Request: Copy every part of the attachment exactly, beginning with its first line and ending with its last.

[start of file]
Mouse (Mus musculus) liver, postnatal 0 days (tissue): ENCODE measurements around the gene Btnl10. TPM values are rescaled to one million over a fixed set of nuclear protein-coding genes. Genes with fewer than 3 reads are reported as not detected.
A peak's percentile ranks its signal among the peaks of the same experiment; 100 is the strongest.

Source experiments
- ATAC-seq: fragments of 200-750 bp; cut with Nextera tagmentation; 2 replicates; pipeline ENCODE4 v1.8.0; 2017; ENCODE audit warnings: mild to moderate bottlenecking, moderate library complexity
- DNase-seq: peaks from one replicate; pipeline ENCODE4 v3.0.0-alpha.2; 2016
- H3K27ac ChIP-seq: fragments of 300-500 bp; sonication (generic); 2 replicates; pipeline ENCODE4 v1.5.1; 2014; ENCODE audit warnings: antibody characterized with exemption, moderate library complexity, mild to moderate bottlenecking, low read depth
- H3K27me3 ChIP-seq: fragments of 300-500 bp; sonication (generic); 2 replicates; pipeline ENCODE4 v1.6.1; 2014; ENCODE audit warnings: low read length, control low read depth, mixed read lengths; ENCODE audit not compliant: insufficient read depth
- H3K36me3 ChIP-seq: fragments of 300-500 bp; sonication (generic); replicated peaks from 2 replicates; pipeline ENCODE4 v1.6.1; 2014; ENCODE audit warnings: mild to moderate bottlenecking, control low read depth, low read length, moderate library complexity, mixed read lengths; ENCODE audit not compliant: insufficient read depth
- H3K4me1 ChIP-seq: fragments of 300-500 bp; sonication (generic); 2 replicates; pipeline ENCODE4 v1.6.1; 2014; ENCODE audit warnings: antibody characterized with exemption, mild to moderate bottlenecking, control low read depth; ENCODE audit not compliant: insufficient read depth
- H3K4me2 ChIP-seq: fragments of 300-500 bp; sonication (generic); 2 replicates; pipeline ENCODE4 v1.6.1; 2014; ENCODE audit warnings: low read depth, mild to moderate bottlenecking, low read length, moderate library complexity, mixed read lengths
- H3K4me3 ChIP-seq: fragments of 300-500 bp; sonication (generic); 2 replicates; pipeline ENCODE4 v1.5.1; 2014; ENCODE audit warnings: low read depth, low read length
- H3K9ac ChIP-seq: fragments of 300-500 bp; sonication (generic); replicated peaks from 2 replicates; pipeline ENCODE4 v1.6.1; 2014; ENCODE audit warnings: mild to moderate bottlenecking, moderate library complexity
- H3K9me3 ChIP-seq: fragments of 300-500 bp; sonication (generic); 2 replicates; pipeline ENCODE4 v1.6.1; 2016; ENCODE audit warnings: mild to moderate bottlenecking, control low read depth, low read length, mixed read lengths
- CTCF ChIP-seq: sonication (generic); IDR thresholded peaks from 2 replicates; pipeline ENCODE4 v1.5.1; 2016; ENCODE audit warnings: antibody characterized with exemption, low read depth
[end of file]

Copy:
Mouse (Mus musculus) liver, postnatal 0 days (tissue): ENCODE measurements around the gene Btnl10. TPM values are rescaled to one million over a fixed set of nuclear protein-coding genes. Genes with fewer than 3 reads are reported as not detected.
A peak's percentile ranks its signal among the peaks of the same experiment; 100 is the strongest.

Source experiments
- ATAC-seq: fragments of 200-750 bp; cut with Nextera tagmentation; 2 replicates; pipeline ENCODE4 v1.8.0; 2017; ENCODE audit warnings: mild to moderate bottlenecking, moderate library complexity
- DNase-seq: peaks from one replicate; pipeline ENCODE4 v3.0.0-alpha.2; 2016
- H3K27ac ChIP-seq: fragments of 300-500 bp; sonication (generic); 2 replicates; pipeline ENCODE4 v1.5.1; 2014; ENCODE audit warnings: antibody characterized with exemption, moderate library complexity, mild to moderate bottlenecking, low read depth
- H3K27me3 ChIP-seq: fragments of 300-500 bp; sonication (generic); 2 replicates; pipeline ENCODE4 v1.6.1; 2014; ENCODE audit warnings: low read length, control low read depth, mixed read lengths; ENCODE audit not compliant: insufficient read depth
- H3K36me3 ChIP-seq: fragments of 300-500 bp; sonication (generic); replicated peaks from 2 replicates; pipeline ENCODE4 v1.6.1; 2014; ENCODE audit warnings: mild to moderate bottlenecking, control low read depth, low read length, moderate library complexity, mixed read lengths; ENCODE audit not compliant: insufficient read depth
- H3K4me1 ChIP-seq: fragments of 300-500 bp; sonication (generic); 2 replicates; pipeline ENCODE4 v1.6.1; 2014; ENCODE audit warnings: antibody characterized with exemption, mild to moderate bottlenecking, control low read depth; ENCODE audit not compliant: insufficient read depth
- H3K4me2 ChIP-seq: fragments of 300-500 bp; sonication (generic); 2 replicates; pipeline ENCODE4 v1.6.1; 2014; ENCODE audit warnings: low read depth, mild to moderate bottlenecking, low read length, moderate library complexity, mixed read lengths
- H3K4me3 ChIP-seq: fragments of 300-500 bp; sonication (generic); 2 replicates; pipeline ENCODE4 v1.5.1; 2014; ENCODE audit warnings: low read depth, low read length
- H3K9ac ChIP-seq: fragments of 300-500 bp; sonication (generic); replicated peaks from 2 replicates; pipeline ENCODE4 v1.6.1; 2014; ENCODE audit warnings: mild to moderate bottlenecking, moderate library complexity
- H3K9me3 ChIP-seq: fragments of 300-500 bp; sonication (generic); 2 replicates; pipeline ENCODE4 v1.6.1; 2016; ENCODE audit warnings: mild to moderate bottlenecking, control low read depth, low read length, mixed read lengths
- CTCF ChIP-seq: sonication (generic); IDR thresholded peaks from 2 replicates; pipeline ENCODE4 v1.5.1; 2016; ENCODE audit warnings: antibody characterized with exemption, low read depth